Peter T. Daniels
2021-05-05 13:16:37 UTC
Reply
Permalink
Post by Ross Clark
Post by Peter T. Daniels
Post by Ross Clark
Post by Peter T. Daniels
Post by occam
I'd never heard the expression 'as cold as charity' before. Hence I was
surprised to discover that it originally alluded to the gospel of
Matthew, 24:12.
"And because iniquity shall abound, the love of many shall wax cold."
I don't see how one gets from that to that obscure expression
(which I've never heard, either).
Post by occam
Therein lay my second surprise. Cynicism in the Bible? What next.
Read the entire passage. It's part of what are known as the "hard
words," Jesus''s last sermon (the one that begins with "wars, and
rumors of wars"), which because it seems so at odds with his
message as generally transmitted by the early church, is taken
to be among the few "ipsissima verba" -- things he might actually
have said -- that were remembered and later recorded by some
who where there.
Post by occam
https://wordhistories.net/2016/12/27/cold-as-charity/
That bunch of examples shows that by 1833 -- the latest instance --
it was as dead a simile as any simile can be.
Not sure what you mean by "dead" here. It's still known and used, even
if people's understanding of it has changed.
It means that there is no sense of "charity" to which a metaphor
about its temperature can be applied.
"The phrase (as) cold as charity refers to the perfunctory, unfeeling
manner in which acts of charity are often done, and public charities
administered." (wordhistories.net)
"An ironic reference to the cold-hearted nature of much so-called
charity, which should naturally be warm." (en.wiktionary.com)
So they _don't_ see it as an allusion to Matt 24:12? Q.E.D.
Post by Ross Clark
Post by Peter T. Daniels
It means that the (dubious in the first place) claim that it comes from
Matt 24:12 is utterly dead.
How exactly does a selection of examples of the use of this expression
tell you that?
The latest one was dated 1833, wasn't it?

I never encountered the expression before this thread. (Of course
I don't read the sort of literary fiction in which it might occasionally
still appear.)
Post by Ross Clark
Post by Peter T. Daniels
It's just a meaningless string of words like
"kith and kin" or "to and fro."
Those expressions are not in any sense meaningless. '
The _individual words_ "kith" and "fro" occurs nowhere else.
Post by Ross Clark
Post by Peter T. Daniels
Post by Ross Clark
Post by Peter T. Daniels
Post by occam
[The speaker of the expression was describing the temperature in the
great hall of a country house. ]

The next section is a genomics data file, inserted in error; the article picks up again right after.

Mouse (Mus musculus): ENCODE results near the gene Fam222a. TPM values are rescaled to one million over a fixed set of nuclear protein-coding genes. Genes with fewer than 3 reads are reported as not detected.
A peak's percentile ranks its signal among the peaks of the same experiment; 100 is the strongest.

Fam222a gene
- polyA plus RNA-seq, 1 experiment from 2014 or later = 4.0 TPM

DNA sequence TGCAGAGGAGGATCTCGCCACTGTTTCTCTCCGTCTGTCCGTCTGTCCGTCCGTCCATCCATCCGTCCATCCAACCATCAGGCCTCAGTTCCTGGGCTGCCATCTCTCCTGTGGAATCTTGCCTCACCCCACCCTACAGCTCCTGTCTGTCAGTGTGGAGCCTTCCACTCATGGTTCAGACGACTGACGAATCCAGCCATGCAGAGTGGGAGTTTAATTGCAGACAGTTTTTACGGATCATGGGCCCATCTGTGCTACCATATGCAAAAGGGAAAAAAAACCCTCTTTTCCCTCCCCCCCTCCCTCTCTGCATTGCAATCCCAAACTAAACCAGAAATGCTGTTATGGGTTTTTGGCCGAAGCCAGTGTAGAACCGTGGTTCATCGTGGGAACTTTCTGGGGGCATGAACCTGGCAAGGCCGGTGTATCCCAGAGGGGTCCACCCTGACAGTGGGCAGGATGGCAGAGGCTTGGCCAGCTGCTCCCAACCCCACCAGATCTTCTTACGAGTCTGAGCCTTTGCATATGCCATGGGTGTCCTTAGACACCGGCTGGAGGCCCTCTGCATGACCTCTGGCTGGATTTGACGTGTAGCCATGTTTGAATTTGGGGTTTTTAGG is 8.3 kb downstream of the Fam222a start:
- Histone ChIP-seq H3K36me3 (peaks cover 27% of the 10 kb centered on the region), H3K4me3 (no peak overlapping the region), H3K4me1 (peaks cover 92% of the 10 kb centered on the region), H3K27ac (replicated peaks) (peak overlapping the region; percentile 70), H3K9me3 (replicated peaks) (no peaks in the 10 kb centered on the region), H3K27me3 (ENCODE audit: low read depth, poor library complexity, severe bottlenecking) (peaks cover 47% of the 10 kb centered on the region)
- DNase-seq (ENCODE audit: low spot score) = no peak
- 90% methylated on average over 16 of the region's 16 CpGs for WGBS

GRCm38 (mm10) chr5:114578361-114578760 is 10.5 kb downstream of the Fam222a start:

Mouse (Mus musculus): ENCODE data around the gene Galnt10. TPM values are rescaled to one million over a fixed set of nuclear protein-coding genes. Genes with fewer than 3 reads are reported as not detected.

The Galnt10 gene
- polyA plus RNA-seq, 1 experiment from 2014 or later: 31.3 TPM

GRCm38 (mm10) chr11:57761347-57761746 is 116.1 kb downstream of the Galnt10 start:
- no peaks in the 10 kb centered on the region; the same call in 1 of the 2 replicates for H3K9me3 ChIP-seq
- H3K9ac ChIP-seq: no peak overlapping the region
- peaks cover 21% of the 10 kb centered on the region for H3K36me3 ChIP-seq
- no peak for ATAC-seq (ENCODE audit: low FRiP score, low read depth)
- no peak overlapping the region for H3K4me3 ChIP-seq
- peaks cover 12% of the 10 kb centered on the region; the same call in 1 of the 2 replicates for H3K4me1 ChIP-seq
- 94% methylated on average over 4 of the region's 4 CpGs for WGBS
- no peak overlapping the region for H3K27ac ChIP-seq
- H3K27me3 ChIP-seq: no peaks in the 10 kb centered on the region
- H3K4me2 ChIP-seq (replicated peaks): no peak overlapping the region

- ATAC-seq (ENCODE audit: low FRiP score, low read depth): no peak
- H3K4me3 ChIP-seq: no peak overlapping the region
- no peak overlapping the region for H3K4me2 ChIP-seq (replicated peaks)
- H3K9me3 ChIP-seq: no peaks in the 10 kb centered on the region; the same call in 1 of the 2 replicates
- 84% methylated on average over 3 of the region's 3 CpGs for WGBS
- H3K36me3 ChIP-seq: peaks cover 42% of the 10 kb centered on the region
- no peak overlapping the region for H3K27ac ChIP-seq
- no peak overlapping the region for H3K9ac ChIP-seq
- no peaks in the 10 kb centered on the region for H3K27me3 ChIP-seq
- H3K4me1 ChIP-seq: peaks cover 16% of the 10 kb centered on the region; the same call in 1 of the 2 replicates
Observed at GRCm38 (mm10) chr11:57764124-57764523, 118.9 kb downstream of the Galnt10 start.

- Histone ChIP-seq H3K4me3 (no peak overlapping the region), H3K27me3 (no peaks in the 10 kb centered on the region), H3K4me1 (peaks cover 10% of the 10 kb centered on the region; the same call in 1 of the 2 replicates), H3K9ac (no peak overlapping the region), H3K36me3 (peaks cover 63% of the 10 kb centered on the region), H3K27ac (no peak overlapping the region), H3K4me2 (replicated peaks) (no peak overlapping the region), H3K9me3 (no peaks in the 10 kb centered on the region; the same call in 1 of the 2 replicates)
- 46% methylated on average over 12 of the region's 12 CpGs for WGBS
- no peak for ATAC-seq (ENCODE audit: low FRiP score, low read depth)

A singularly inapt image.
Ross Clark
2021-05-05 21:42:15 UTC
Reply
Permalink
Post by Peter T. Daniels
Post by Ross Clark
Post by Peter T. Daniels
Post by Ross Clark
Post by Peter T. Daniels
Post by occam
I'd never heard the expression 'as cold as charity' before. Hence I was
surprised to discover that it originally alluded to the gospel of
Matthew, 24:12.
"And because iniquity shall abound, the love of many shall wax cold."
I don't see how one gets from that to that obscure expression
(which I've never heard, either).
Post by occam
Therein lay my second surprise. Cynicism in the Bible? What next.
Read the entire passage. It's part of what are known as the "hard
words," Jesus''s last sermon (the one that begins with "wars, and
rumors of wars"), which because it seems so at odds with his
message as generally transmitted by the early church, is taken
to be among the few "ipsissima verba" -- things he might actually
have said -- that were remembered and later recorded by some
who where there.
Post by occam
https://wordhistories.net/2016/12/27/cold-as-charity/
That bunch of examples shows that by 1833 -- the latest instance --
it was as dead a simile as any simile can be.
Not sure what you mean by "dead" here. It's still known and used, even
if people's understanding of it has changed.
It means that there is no sense of "charity" to which a metaphor
about its temperature can be applied.
"The phrase (as) cold as charity refers to the perfunctory, unfeeling
manner in which acts of charity are often done, and public charities
administered." (wordhistories.net)
"An ironic reference to the cold-hearted nature of much so-called
charity, which should naturally be warm." (en.wiktionary.com)
So they _don't_ see it as an allusion to Matt 24:12? Q.E.D.
That is _not_ what you said you meant by "dead". The above quotations
show that, for many people, "charity" in its common present-day sense
_is_ something to which a temperature simile can be applied.
Post by Peter T. Daniels
Post by Ross Clark
Post by Peter T. Daniels
It means that the (dubious in the first place) claim that it comes from
Matt 24:12 is utterly dead.
How exactly does a selection of examples of the use of this expression
tell you that?